Synopsis:

Behind every great superhero is a very angry younger brother.

Luke Parker was just your average comic book fan until his boring, teachers pet, helps-old-ladies-across-the-street brother Zack got turned into a superhero. Luke cant believe the unfairness of it all—hes the one with the encyclopedic knowledge of everything from Ant-Man to Wolverine! At least he can help Zack—aka Star Guy—with all the important parts of becoming a superhero, like using his newfound powers and deciding whether or not to wear a cape.

But when Star Guy gets into super-size trouble, its up to Luke—and his nosy neighbor, Lara—to rescue his big brother and, with a little luck, help him save the world.

Synopsis:

The final Origami Yoda case file from the kids at McQuarrie Middle School!

 

After successfully fighting to save their field trip in Princess Labelmaker to the Rescue!, Tommy and the gang prepare for a well-earned day of fun and adventure in Washington, DC . . . but of course it won’t be that easy! This trip to the nation's capital will be full of shifting alliances and betrayals, carsickness and sugar rushes. Trouble starts even before the buses leave school, when Principal Rabbski decrees the field trip an “origami-free zone.” Dwight secretly folds a Yoda from a Fruit Roll-Up, but will Fruitigami Yoda be a match for Harvey's sour, hate-filled pickle of darkness? Astronaut ice cream, a supersonic plane, a Johnny Appleseed sighting, and a near arrest—are just some of the clues in the sweetest, stookiest, biggest, craziest Origami Yoda case file yet.

Video

About the Author

Applying for a job as a newspaper artist, Tom Angleberger was mistakenly assigned to cover local government meetings. Fifteen years and countless town council meetings later, he is still writing instead of drawing, currently as a columnist for the Roanoke Times in Roanoke, Virginia. He began work on his first book while in middle school. Tom is married to author-illustrator Cece Bell. They live in Christianburg, Virginia.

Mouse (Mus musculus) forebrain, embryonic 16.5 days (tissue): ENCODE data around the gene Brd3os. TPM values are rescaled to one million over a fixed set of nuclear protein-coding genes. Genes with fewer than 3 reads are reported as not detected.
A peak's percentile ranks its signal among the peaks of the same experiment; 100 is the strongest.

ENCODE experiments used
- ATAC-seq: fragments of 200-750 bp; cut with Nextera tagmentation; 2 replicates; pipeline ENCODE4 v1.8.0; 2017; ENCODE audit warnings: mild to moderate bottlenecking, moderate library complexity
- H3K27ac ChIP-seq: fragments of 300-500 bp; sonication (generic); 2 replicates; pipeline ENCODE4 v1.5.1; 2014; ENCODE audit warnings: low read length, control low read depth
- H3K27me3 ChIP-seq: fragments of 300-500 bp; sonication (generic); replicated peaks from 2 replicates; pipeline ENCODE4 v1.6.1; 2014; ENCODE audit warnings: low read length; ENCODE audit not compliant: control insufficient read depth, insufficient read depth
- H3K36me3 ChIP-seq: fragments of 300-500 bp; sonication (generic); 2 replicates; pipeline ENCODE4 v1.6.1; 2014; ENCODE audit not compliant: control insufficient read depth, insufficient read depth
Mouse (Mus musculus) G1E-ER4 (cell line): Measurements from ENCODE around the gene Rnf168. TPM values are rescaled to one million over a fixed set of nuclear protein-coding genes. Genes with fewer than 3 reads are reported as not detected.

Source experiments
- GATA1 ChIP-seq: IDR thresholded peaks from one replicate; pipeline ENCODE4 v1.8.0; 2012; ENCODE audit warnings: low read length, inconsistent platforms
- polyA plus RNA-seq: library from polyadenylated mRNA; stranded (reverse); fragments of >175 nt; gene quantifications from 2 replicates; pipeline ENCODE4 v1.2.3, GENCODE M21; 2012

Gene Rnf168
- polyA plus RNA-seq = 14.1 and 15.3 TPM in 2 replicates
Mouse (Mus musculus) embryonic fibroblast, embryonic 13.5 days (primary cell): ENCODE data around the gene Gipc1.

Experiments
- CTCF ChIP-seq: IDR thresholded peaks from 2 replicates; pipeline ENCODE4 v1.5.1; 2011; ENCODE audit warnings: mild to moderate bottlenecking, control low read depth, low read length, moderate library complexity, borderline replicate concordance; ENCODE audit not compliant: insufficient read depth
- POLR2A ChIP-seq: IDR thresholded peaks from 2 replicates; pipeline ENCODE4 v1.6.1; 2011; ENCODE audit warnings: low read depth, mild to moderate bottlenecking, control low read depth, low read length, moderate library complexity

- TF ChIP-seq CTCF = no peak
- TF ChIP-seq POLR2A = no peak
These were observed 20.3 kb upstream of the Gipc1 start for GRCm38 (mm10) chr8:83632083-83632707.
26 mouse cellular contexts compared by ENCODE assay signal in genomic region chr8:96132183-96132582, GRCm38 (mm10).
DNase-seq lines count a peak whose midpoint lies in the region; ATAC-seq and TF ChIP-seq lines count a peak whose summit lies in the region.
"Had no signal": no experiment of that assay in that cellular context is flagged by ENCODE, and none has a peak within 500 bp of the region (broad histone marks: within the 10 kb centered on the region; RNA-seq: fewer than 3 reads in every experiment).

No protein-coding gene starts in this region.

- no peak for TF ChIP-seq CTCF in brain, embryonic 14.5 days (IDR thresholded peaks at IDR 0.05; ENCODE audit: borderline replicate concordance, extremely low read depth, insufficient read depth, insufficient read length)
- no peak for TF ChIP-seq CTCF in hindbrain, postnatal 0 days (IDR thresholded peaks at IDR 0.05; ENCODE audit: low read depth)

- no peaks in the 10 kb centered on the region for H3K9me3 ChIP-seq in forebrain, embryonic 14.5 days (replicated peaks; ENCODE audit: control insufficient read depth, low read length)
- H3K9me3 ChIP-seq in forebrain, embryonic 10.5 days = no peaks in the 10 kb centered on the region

What Our Readers Are Saying

Add a comment for a chance to win!
Average customer rating based on 2 comments:

Dar, February 1, 2013 (view all comments by Dar)
My 7 yr old daughter loved this book and just finished the second in the series. A bonus, she got to fold Origami Yoda. She was tickled with the instructions for origami.
Was this comment helpful? | Yes | No
(2 of 4 readers found this comment helpful)
sherrybaby, August 31, 2012 (view all comments by sherrybaby)
Take me to your reader!
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(1 of 2 readers found this comment helpful)
View all 2 comments

Product Details

ISBN:
9780810984257
Author:
Angleberger, Tom
Publisher:
Harry N. Abrams
Author:
Barnett, Mac
Author:
Solomons, David
Author:
Cornell, Kevin
Author:
Biggs, Brian
Author:
John, Jory
Author:
Scieszka, Jon
Subject:
General
Subject:
Schools
Subject:
Middle schools
Subject:
General Juvenile Fiction
Subject:
Humorous Stories
Subject:
Children s-General
Subject:
Children s humor
Subject:
Science & Technology
Copyright:
Edition Description:
Picture book
Series:
Frank Einstein
Publication Date:
20100301
Binding:
Hardback
Grade Level:
from 2 up to 6
Language:
English
Illustrations:
Two-color illustrations throughout
Pages:
160
Dimensions:
8 x 6 in
Age Level:
08-12

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Related Subjects


Children's » Awards » Oregon Reader's Choice Award
Children's » Featured Titles
Children's » General
Children's » Humor
Children's » Middle Readers » General
Children's » Oregon Battle of the Books
Children's » Sale Books
Children's » Staff Picks
Featured Titles » Bestsellers